The funds under the partnership agreement are:
MaRS Innovation (MI) Industrial Partnership Program: MaRS Innovation (MI) has launched a unique funding program to match researchers with industry partners while advancing early stage technologies. This program provides a simple mechanism to connect researchers within MI networks to MI’s industry partners. The process and application form are intentionally brief, which saves researchers time and allows MI’s partners to review a wide range of remarkable technologies within the Toronto academic community in a short period of time.
The following technology and innovation exchange platforms allow academic researchers to share information about advances in their research fields and to pursue further development opportunities. This collaborative atmosphere may lead to funding support for research and commercialization of market-ready technologies.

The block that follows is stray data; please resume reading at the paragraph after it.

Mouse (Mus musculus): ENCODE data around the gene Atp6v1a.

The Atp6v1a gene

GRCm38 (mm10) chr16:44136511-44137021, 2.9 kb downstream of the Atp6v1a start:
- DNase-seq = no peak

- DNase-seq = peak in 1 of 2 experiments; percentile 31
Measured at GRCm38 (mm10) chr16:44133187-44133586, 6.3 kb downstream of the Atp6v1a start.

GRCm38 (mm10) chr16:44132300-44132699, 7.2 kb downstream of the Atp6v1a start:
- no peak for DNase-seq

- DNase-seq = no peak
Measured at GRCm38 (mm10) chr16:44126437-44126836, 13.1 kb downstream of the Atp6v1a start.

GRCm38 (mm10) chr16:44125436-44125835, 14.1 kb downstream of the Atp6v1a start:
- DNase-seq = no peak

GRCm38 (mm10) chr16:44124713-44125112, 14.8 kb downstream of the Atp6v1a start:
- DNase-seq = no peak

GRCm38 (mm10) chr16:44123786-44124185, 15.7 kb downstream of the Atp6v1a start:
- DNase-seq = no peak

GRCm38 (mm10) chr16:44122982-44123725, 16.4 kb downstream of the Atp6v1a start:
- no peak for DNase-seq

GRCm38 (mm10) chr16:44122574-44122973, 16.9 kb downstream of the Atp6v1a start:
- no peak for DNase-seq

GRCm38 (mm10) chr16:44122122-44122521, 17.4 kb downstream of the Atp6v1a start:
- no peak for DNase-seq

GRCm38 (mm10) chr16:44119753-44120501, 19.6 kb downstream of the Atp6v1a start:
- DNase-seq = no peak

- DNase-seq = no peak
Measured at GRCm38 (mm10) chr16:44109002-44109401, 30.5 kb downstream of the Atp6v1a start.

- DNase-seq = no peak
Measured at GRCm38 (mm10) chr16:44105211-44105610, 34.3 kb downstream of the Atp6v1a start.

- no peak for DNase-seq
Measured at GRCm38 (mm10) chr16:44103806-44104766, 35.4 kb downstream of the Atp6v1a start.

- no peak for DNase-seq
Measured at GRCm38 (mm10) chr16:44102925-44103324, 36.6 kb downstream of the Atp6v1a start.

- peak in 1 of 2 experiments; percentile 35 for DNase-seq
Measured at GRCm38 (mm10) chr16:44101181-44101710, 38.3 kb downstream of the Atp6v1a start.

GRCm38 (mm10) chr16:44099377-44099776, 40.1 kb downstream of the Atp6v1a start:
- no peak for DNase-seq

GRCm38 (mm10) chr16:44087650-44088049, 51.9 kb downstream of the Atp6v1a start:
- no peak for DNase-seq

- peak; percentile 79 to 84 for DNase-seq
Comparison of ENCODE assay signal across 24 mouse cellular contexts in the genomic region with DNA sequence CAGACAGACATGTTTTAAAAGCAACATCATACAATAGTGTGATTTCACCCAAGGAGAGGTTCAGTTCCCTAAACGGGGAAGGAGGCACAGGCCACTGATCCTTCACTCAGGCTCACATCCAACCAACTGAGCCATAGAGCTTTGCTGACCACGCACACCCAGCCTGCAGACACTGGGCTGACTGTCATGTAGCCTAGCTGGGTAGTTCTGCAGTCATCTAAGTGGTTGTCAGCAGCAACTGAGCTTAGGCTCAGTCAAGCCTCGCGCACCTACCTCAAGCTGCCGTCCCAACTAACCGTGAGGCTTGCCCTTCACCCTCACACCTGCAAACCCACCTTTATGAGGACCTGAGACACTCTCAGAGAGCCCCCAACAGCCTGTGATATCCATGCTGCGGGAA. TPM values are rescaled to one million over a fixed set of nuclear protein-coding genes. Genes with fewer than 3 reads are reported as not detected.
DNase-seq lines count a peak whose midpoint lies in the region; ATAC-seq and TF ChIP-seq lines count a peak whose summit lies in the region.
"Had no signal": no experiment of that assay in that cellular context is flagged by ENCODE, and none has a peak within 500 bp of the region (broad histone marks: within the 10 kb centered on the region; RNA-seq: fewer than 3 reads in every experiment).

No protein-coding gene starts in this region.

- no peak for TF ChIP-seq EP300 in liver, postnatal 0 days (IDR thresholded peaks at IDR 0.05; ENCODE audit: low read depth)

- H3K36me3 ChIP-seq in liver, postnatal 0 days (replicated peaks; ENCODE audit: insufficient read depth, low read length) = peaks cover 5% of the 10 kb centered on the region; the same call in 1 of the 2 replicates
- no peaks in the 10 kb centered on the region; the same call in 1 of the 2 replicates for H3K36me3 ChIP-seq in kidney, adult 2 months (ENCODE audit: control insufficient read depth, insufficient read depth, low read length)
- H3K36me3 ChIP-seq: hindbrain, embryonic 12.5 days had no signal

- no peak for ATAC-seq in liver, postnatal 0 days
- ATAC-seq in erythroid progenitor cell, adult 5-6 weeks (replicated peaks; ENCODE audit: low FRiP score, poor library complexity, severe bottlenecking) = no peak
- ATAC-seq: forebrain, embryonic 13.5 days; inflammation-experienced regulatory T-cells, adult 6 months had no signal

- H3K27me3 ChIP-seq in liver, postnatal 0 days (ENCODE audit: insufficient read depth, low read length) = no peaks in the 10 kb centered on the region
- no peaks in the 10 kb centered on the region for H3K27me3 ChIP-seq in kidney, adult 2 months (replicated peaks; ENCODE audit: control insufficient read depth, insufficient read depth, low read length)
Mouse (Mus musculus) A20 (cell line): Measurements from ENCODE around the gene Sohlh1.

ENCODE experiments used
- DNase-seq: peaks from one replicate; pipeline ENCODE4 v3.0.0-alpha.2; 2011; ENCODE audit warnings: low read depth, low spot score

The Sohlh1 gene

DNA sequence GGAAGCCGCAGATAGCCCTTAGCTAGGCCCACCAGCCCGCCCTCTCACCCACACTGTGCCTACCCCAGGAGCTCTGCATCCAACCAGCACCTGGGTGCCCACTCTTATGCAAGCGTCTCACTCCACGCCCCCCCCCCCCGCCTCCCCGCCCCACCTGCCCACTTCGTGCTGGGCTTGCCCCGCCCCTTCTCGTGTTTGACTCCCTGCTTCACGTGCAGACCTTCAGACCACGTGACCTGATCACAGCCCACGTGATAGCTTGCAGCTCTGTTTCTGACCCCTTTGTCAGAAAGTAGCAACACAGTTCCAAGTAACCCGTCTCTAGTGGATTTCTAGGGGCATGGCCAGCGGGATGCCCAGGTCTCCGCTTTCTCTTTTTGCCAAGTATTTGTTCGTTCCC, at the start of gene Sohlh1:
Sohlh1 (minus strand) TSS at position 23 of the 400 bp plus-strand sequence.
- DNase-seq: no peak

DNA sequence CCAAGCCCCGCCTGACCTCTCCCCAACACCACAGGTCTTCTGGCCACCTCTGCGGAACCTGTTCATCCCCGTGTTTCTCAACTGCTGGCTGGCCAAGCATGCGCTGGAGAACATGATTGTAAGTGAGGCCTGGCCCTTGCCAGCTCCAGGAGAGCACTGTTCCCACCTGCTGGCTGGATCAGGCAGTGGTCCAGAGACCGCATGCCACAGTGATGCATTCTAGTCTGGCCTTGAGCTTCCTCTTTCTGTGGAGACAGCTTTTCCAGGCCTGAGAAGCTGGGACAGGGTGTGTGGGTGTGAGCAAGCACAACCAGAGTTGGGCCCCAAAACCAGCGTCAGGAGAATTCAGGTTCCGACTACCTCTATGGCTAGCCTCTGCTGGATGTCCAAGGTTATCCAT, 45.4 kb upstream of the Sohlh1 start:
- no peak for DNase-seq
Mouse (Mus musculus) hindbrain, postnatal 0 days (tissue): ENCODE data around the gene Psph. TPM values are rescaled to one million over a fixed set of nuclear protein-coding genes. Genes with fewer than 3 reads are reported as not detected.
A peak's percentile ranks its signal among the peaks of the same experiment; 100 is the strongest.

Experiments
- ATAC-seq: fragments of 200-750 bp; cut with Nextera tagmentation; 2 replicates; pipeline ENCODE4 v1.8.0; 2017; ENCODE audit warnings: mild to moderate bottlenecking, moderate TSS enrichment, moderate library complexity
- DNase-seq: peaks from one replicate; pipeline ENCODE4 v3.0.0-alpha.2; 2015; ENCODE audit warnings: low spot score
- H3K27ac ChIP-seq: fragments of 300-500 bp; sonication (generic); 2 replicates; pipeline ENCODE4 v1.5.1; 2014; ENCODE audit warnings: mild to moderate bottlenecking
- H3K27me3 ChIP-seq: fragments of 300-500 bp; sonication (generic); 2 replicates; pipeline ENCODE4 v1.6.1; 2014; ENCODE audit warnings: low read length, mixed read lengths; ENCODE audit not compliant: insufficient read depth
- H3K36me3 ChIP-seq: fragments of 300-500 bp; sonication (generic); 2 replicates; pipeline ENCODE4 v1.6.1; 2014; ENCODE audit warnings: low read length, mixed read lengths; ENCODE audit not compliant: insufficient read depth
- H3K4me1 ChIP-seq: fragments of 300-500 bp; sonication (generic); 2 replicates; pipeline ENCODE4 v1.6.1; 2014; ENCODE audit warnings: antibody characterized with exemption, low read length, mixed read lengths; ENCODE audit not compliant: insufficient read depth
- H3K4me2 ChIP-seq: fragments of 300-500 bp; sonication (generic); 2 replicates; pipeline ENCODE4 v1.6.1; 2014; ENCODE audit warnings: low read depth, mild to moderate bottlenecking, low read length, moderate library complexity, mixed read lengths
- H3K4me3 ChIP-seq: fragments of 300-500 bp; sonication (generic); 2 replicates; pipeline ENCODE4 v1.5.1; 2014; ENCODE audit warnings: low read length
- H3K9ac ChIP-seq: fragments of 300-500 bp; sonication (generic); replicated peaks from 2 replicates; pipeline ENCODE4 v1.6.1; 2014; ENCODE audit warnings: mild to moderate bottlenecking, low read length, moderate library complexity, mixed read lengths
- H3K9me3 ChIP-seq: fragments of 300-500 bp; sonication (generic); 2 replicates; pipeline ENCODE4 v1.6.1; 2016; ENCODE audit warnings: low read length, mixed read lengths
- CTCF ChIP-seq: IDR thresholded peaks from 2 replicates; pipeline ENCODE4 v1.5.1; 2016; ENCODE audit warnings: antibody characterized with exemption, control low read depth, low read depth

Association of University Technology Managers (AUTM) Global Technology Portal: The AUTM Global Technology Portal provides information about technologies that are available for licensing, as well as information about participating institutions’ core capabilities.
There are also private technology transaction platforms, discussed frequently in academic communities, including:
FlintBox: Flintbox provides tools for universities, corporations and regional industry clusters to facilitate the discovery of new commercialization opportunities.
iBridge: The iBridgeNetwork collates information about early-stage technologies and inventions, creating a public, centralized source for people looking for information about current research and innovations.
IdeaConnection: IdeaConnection provides solutions for its clients’ internal challenges, as well as and technology scouting services.
WBT Innovation Marketplace: The annual WBT Innovation Marketplace is an American event that showcases a variety of companies and technologies that have grown from American and international universities, labs, research institutions and private-sector interests.